The Basics of Photo Composition
Our eyes and brains tend to prefer images that are set up in a certain way and dislike others and this is often not just about the subject of the photo. This is what we're talking about when mentioning 'composition', arranging the subject of the photo (whatever it may be...a tree, a rock, a person, etc.) in such a way that it is pleasing to the eye.
Sometimes this is easy, other times not so much. There are a number of 'rules' that can help make this more easy, particularly when starting out. Obviously, photography is partly about creativity and freedom to be artistic which is why these rules are often broken...and quite rightly so! Perhaps, rather than rules, I should call them guidelines...guidelines which can be ignored when appropriate!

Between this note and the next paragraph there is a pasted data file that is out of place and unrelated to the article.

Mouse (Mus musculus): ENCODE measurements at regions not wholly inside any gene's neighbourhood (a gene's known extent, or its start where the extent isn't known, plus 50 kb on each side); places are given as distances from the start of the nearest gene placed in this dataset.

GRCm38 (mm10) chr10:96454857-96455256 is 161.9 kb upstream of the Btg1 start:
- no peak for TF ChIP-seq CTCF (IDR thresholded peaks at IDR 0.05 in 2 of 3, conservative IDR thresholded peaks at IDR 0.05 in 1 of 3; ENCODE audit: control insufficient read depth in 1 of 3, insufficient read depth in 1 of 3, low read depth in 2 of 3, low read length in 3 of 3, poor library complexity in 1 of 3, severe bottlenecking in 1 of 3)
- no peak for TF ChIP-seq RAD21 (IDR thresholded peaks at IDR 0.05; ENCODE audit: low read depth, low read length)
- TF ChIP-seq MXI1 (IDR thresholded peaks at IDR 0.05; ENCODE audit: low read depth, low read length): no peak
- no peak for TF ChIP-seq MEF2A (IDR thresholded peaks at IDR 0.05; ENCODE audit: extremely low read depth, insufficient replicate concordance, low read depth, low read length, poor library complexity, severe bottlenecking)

The Rule of Thirds
This is such a basic rule that it underpins a lot of photography composition and that of artwork in general. If you've not heard of the rule of thirds, it involves splitting the frame up into thirds vertically and horizontally and placing the subject or subjects at or around the intersections of these lines. This is an especially good idea when taking your typical landscape photograph. It generally looks much better to have either the land take up the bottom two thirds of the frame and the sky the top third or to have one third land and two thirds sky...rather than the horizon splitting the frame across the centre.